According to the Periodic Table of Videos Fluorine Gas found in nature (NEWS) in 2012 existence of naturally occurring fluorine was found in "fetid fluorite" a form of fluorite where natural radioactivity has caused free fluorine to form and migrate within the crystal. The remaining Calcium has already fully reacted with fluorine and is therefore protected from attack.

A tube manufactured from polycrystalline $\ce{CaF2}$ might do the job nicely. It is a common optical material used in certain applications. For example, the UV transparency and resistance to UV damage and darkening (solarization) has made lenses of polycrystalline $\ce{CaF2}$ essential in the smallest dimension micro lithography for fabrication of computer chips.

enter image description here

above: Photonics.com back in 2003: In Search of Calcium Fluoride: Manufacturers face new production challenges as they attempt to meet rising need.

enter image description here

above: From optik-photonic.de Calcium Fluoride Crystals Blanks Offer Highest Transmission Rates at 193 nm and Below

Many sources for polycrystalline calcium fluoride or "$\ce{CaF2}$ glass" exist. Corning is one example, and it is possible that magnesium fluoride would work as well:

Angewandte Chemie International Edition: Secret of “Fetid Fluorite” Aired: Elemental fluorine F2 detected for the first time in a natural mineral:

Florian Kraus of the TU Munich, as well as Jörn Schmedt auf der Günne and Martin Mangstl at the Ludwig Maximilians University in Munich have now obtained direct proof: Elemental fluorine is the guilty party that causes the unpleasant odor. By using 19F nuclear magnetic resonance spectroscopy (NMR spectroscopy), they were able to show for the first time that elemental fluorine is contained in “antozonite”.

How is this possible for such a reactive gas? The researchers explain that “antozonite” contains a tiny amount of uranium that, together with its radioactive daughter nuclides, constantly releases radiation into the surrounding mineral. This causes fluorite to split into calcium and elemental fluorine, forming the calcium clusters that give “antozonite” its dark purple color. The fluorine is contained in tiny enclaves surrounded by nonreactive fluorite, which shields it from the calcium, allowing it to maintain its elemental form.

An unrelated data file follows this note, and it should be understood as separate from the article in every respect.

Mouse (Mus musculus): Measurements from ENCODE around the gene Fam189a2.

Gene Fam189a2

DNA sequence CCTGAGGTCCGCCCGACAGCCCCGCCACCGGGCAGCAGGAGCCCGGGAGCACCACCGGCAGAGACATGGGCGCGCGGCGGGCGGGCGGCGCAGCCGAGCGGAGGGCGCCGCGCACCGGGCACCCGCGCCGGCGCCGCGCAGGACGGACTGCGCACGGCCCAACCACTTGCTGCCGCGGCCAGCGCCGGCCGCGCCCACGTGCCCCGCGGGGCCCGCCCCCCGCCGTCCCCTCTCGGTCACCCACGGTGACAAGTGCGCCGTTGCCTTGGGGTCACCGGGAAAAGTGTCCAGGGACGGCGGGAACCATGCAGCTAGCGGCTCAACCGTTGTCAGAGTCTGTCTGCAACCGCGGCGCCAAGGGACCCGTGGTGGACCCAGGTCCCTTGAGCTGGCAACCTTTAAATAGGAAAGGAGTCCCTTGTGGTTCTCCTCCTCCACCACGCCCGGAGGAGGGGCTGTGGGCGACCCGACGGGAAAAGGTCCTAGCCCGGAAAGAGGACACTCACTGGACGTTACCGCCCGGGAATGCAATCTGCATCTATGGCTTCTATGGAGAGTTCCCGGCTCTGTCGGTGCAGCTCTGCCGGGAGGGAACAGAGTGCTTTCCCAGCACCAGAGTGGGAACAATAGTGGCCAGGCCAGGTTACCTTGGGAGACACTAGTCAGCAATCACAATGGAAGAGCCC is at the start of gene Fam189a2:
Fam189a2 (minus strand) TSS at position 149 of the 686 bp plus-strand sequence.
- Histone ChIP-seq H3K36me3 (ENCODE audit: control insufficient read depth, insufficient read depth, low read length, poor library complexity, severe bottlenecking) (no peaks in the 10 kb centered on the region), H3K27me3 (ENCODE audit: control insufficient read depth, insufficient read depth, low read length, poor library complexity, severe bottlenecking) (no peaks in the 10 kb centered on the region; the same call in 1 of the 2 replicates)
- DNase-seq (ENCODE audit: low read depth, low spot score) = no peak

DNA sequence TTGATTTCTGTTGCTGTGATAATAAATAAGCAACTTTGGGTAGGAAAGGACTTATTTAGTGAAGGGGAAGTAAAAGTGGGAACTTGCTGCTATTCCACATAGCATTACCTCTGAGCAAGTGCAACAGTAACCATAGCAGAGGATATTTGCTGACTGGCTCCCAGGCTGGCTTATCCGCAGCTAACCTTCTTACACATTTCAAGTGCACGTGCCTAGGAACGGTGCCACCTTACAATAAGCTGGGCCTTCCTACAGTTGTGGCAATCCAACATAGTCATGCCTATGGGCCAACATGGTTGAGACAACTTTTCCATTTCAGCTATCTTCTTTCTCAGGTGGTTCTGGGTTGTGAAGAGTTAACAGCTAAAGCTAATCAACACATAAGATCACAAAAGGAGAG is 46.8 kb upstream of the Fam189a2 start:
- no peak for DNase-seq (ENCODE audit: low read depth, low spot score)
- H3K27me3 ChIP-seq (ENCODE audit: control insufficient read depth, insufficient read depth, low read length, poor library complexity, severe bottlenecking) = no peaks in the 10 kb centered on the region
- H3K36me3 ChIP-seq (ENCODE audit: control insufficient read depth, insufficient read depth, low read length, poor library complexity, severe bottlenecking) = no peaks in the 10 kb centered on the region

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    $\begingroup$ I wonder if it would be cheaper to make your own fluoride glass from powdered CaF2 if you already had the appropriate equipment. One thing about fluoride glass is that it seems like the industry is completely centered around optics, which, in addition to meaning it's probably hard to find containers made out of it, means even the ones that use just CaF2 instead of rare-earth, etc, fluorides probably have the price driven up by purity requirements or maybe other requirements for optics that aren't necessary for containing highly fluorinating chemicals like F2. $\endgroup$ – H. H. Mar 17 at 1:42
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    $\begingroup$ Nice answer I upvoted earlier today! So all that is needed is a passivated metal cylinder, two optical grade calcium fluoride end windows, some fluorine-proof sealant or grease, and perhaps a mechanical clamping mechanism to securely fasten the windows to the cylinder. $\endgroup$ – Ed V Mar 17 at 15:27
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    $\begingroup$ Haloform 25-5S grease. Here is the spec sheet: chemistry.meta.stackexchange.com/a/4757/79678. I used this on the O-rings on my excimer laser's window seals. Pricey stuff, but worth it. I do not know if it could hold up indefinitely, but you could also use pure gold seals between the fluorite windows and the, e.g., nickel, cylinder ends. Smoother and flatter mating surfaces are obviously better! $\endgroup$ – Ed V Mar 17 at 16:40
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    $\begingroup$ Halocarbon, not “Haloform”. $\endgroup$ – Ed V Mar 17 at 18:17
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    $\begingroup$ I checked and antozonite, in sealed ampoules, is available on ebay. Very dark color, almost black, and darker than I expected. $\endgroup$ – Ed V Mar 19 at 22:42